And then more playtesting. While I’ve firmed up the rules for the most part, and the troops for each faction are pretty tight, there is always room for improvement. And you  never know when something will come up where you and your playtesters will go,”What the deuce?!”

I have also decided to post the rules on the http://www.boardgamegeek.com forums.

Many people worry about piracy and having their idea stolen, and I had this worry, too. But Adam Ferrel, creator of the game Havok and Hijinks, made an excellent point on The Cardboard Republic podcast when he was asked about it. First, Adam stated that he didn’t believe piracy really existed. If someone snagged and played his game for free, oh well. But he made a much more important observation. He stated there are three types of gamers.

First, those who would never buy the game. They would print off his rules and cards and play for free forever. And he doesn’t care. He’s just happy someone is enjoying his game.

Which leads to the second category of gamer, those who will first play it for free, and then go out and purchase it. Whether they download and print everything themselves, or are introduced to the game by a will-never-buy-friend, this individual will, theoretically, become a customer.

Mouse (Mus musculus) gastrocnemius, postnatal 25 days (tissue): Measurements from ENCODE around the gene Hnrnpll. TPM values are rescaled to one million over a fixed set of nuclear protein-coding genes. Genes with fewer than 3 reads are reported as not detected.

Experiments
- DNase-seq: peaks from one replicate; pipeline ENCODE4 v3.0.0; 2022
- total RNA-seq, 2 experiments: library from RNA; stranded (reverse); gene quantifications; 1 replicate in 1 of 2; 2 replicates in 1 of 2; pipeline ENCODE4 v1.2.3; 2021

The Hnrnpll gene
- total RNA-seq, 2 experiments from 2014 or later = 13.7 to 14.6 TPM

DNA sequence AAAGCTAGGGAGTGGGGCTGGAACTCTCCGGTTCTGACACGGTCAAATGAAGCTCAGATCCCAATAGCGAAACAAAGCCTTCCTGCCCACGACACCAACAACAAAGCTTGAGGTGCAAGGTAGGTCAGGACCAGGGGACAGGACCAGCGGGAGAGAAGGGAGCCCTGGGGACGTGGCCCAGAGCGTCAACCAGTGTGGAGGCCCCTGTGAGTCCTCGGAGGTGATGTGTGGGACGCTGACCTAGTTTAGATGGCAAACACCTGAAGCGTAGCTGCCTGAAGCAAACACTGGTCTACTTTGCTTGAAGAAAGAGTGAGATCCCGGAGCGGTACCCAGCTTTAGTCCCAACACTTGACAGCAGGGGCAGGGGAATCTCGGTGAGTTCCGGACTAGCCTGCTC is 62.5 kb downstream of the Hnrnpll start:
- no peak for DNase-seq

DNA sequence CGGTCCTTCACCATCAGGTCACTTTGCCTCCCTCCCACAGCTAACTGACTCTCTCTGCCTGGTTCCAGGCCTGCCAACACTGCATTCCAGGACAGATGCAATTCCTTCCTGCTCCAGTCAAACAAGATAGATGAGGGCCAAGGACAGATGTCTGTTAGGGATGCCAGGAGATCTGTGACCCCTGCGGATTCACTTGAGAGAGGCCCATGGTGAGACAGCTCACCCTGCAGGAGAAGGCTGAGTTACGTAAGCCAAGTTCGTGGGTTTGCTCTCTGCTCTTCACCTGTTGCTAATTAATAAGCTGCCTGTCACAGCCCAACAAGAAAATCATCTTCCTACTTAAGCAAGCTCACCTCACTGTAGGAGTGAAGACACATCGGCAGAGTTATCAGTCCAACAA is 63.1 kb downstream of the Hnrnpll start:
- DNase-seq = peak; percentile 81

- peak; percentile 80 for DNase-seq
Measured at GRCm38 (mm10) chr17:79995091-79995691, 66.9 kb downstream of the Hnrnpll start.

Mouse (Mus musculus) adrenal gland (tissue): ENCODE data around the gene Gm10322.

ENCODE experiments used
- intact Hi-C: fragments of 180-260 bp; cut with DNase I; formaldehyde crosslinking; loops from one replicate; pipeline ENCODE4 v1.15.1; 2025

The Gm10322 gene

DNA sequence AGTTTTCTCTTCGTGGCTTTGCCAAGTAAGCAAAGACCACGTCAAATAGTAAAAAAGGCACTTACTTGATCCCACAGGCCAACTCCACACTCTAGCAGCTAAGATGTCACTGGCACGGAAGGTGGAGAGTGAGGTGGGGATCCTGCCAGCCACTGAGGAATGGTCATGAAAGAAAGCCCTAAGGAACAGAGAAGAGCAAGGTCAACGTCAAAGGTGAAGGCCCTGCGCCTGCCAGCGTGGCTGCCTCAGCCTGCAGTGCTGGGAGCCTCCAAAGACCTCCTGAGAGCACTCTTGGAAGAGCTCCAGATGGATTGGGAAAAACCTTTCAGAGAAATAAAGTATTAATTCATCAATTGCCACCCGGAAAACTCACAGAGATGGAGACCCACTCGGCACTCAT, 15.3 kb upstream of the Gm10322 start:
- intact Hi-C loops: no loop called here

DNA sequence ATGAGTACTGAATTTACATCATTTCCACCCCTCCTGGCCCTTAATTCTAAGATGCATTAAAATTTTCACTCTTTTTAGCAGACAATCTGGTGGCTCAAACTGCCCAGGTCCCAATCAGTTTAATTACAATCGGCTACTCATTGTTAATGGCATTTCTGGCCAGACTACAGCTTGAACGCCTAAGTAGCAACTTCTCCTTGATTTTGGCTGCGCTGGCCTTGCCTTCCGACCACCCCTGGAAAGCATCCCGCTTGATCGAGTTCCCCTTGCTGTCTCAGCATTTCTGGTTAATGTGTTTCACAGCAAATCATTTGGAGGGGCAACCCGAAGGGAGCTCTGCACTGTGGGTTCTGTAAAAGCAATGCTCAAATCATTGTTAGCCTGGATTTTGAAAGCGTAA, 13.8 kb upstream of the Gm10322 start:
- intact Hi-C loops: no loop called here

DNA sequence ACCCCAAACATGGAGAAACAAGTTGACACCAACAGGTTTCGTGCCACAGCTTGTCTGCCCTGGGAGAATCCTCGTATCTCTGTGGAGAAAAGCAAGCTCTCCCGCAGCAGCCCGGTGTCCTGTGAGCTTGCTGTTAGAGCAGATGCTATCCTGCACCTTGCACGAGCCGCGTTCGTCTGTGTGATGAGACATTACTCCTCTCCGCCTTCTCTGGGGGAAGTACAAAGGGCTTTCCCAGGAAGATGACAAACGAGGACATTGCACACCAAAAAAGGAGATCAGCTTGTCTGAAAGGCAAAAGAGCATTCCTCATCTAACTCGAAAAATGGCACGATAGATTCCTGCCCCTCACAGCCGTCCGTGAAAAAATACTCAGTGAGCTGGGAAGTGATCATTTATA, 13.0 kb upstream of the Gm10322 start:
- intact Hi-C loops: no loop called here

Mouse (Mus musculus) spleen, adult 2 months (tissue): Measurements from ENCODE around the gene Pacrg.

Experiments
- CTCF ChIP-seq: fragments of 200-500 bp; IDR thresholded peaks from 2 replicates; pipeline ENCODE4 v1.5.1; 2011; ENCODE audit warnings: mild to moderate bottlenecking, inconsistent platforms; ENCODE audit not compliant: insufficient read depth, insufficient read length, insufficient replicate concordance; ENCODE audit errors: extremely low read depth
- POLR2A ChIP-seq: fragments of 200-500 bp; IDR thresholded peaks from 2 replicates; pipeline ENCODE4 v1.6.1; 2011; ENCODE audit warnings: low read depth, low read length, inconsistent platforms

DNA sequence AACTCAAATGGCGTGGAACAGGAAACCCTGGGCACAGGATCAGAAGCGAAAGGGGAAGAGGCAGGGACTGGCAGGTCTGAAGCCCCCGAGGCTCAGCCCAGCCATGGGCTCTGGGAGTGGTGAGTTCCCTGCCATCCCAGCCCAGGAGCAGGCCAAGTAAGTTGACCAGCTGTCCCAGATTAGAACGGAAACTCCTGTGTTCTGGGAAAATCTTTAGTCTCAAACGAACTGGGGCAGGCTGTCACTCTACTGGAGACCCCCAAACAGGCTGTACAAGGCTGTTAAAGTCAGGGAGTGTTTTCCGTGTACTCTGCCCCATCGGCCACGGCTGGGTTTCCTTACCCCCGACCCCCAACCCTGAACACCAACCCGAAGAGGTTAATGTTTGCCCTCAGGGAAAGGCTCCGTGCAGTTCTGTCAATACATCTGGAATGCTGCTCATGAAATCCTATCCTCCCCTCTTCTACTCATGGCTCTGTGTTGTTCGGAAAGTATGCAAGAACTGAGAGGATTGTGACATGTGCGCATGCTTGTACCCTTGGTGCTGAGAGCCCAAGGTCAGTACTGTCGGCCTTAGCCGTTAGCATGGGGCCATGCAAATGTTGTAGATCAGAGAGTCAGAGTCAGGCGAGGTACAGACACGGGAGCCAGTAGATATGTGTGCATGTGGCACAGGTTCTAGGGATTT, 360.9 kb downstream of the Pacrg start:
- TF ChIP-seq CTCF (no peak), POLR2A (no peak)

And finally there is the gamer that will always buy the game to support the creator and to get all the cool stuff you don’t get when you print and play.

In Adam Ferrel’s mind, all three types of gamers are good for his game. Word of mouth and PnP gaming sessions will spread news of his game and increase its popularity.

I’m inclined to agree with Adam Ferrel.

The Ship Strike rules will be posted in the next day or so after I give them a once over and ensure the majority of spelling errors are corrected, and that any changes to rules/stats are updated in the official documents and not just my notes.

It’s all coming along, and I’m getting really excited about it! Playtests this weekend. I will update with pictures and results.

My Plan for US Economic Recovery: Go To Space

So I’m jumping from one nerdish topic – bodybuilding to be a Warhammer 40k Space Marine – to another one: space exploration. My ADD is kicking in. Let’s ride this train! WOO!

Okay so hear me out.

The US is having a hell of a time getting back on its feet. Manufacturing inside the US is down, unemployment is high, we’re lagging the rest of the developed world in education.

That said, according to CNBC today, jobless claims are down and durable goods orders are up: http://www.cnbc.com/id/49549215

It’s my opinion that this slight drop in jobless claims and increase in durable goods orders will be short lived, especially if we trip off the fiscal cliff, cueing $1.2 Trillion worth of spending cuts over the next decade, and an increase in payroll taxes (http://www.cnbc.com/id/49464221/).

This is bad, m’kay?

So how do we beat this fiscal cliff? How do we cushion ourselves from our ultra-bipartisan government’s (Reactionary Right AND Radical Left all included) inability to come up with a budget?

Legalize and tax marijuana!